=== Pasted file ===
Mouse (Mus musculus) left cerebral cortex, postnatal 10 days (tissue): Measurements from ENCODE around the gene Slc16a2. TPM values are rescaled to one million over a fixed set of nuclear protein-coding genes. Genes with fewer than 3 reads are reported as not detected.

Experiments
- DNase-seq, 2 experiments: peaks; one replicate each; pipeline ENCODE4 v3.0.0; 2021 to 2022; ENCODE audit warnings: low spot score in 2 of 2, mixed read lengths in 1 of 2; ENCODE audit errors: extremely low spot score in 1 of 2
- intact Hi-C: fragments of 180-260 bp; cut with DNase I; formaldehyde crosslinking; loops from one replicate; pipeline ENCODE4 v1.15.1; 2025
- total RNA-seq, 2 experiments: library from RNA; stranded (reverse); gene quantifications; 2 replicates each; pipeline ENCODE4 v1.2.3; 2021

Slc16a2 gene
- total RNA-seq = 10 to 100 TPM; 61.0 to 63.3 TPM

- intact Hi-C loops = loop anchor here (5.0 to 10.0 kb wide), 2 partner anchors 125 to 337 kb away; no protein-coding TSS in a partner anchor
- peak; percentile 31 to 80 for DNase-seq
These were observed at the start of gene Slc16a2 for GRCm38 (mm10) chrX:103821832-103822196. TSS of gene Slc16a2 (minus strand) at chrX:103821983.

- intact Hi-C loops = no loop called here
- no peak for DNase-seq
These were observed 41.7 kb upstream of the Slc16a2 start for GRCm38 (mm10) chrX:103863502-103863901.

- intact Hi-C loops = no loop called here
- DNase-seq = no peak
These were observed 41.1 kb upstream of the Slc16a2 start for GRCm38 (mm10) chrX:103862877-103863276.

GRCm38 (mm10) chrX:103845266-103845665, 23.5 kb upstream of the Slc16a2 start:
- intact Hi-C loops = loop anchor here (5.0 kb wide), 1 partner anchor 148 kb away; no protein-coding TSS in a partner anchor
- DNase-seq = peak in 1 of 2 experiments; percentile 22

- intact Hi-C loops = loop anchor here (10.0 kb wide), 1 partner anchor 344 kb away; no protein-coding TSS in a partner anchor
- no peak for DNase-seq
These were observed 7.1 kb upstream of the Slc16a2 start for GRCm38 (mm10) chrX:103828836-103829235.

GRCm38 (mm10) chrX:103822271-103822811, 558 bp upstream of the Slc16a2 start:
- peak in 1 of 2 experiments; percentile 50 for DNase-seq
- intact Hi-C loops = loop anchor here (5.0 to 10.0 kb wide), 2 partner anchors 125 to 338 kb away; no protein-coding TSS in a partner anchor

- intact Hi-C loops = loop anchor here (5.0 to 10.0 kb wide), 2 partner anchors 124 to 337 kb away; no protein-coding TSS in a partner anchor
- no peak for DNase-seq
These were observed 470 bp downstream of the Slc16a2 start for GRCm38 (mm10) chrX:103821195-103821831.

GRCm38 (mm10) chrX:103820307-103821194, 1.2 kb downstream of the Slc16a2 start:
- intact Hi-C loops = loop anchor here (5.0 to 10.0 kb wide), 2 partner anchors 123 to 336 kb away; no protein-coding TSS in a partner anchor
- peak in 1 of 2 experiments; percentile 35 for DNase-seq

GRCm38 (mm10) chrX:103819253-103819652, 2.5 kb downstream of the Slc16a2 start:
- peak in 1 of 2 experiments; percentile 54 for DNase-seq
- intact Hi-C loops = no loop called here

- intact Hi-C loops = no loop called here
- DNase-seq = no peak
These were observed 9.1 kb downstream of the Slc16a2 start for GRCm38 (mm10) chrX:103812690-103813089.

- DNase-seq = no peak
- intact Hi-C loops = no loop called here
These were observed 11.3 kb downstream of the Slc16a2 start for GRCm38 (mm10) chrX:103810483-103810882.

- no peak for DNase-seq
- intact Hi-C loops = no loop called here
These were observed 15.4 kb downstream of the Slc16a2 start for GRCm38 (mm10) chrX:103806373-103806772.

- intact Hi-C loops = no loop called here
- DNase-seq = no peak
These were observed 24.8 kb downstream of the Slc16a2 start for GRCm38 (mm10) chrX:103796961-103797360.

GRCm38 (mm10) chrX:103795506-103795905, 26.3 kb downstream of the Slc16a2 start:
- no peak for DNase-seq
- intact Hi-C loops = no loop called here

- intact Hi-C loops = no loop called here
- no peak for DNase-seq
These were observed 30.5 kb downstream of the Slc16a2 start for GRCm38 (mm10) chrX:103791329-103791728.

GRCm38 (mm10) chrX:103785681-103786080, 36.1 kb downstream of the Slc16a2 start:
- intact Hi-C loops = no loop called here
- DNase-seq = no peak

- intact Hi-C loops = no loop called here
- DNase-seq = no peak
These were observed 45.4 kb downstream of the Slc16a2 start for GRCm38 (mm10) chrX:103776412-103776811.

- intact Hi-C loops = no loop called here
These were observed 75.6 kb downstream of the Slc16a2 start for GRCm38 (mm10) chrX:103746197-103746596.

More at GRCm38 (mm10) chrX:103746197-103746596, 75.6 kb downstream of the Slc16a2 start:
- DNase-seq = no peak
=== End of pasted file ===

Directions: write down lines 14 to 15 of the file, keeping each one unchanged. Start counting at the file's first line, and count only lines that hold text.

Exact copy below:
- intact Hi-C loops = no loop called here
- DNase-seq = no peak